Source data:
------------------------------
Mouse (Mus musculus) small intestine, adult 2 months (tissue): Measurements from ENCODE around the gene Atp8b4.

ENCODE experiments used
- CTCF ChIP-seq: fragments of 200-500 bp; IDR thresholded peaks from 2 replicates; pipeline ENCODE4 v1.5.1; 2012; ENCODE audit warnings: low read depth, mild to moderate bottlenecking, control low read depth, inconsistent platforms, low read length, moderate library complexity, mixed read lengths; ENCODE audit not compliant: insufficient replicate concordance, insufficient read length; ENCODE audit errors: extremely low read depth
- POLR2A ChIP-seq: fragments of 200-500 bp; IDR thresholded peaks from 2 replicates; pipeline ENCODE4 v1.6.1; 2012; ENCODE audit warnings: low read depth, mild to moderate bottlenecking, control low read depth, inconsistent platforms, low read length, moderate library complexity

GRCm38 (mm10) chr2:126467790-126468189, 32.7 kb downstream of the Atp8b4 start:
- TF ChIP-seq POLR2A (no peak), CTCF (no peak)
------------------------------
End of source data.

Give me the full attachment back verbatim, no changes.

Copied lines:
Mouse (Mus musculus) small intestine, adult 2 months (tissue): Measurements from ENCODE around the gene Atp8b4.

ENCODE experiments used
- CTCF ChIP-seq: fragments of 200-500 bp; IDR thresholded peaks from 2 replicates; pipeline ENCODE4 v1.5.1; 2012; ENCODE audit warnings: low read depth, mild to moderate bottlenecking, control low read depth, inconsistent platforms, low read length, moderate library complexity, mixed read lengths; ENCODE audit not compliant: insufficient replicate concordance, insufficient read length; ENCODE audit errors: extremely low read depth
- POLR2A ChIP-seq: fragments of 200-500 bp; IDR thresholded peaks from 2 replicates; pipeline ENCODE4 v1.6.1; 2012; ENCODE audit warnings: low read depth, mild to moderate bottlenecking, control low read depth, inconsistent platforms, low read length, moderate library complexity

GRCm38 (mm10) chr2:126467790-126468189, 32.7 kb downstream of the Atp8b4 start:
- TF ChIP-seq POLR2A (no peak), CTCF (no peak)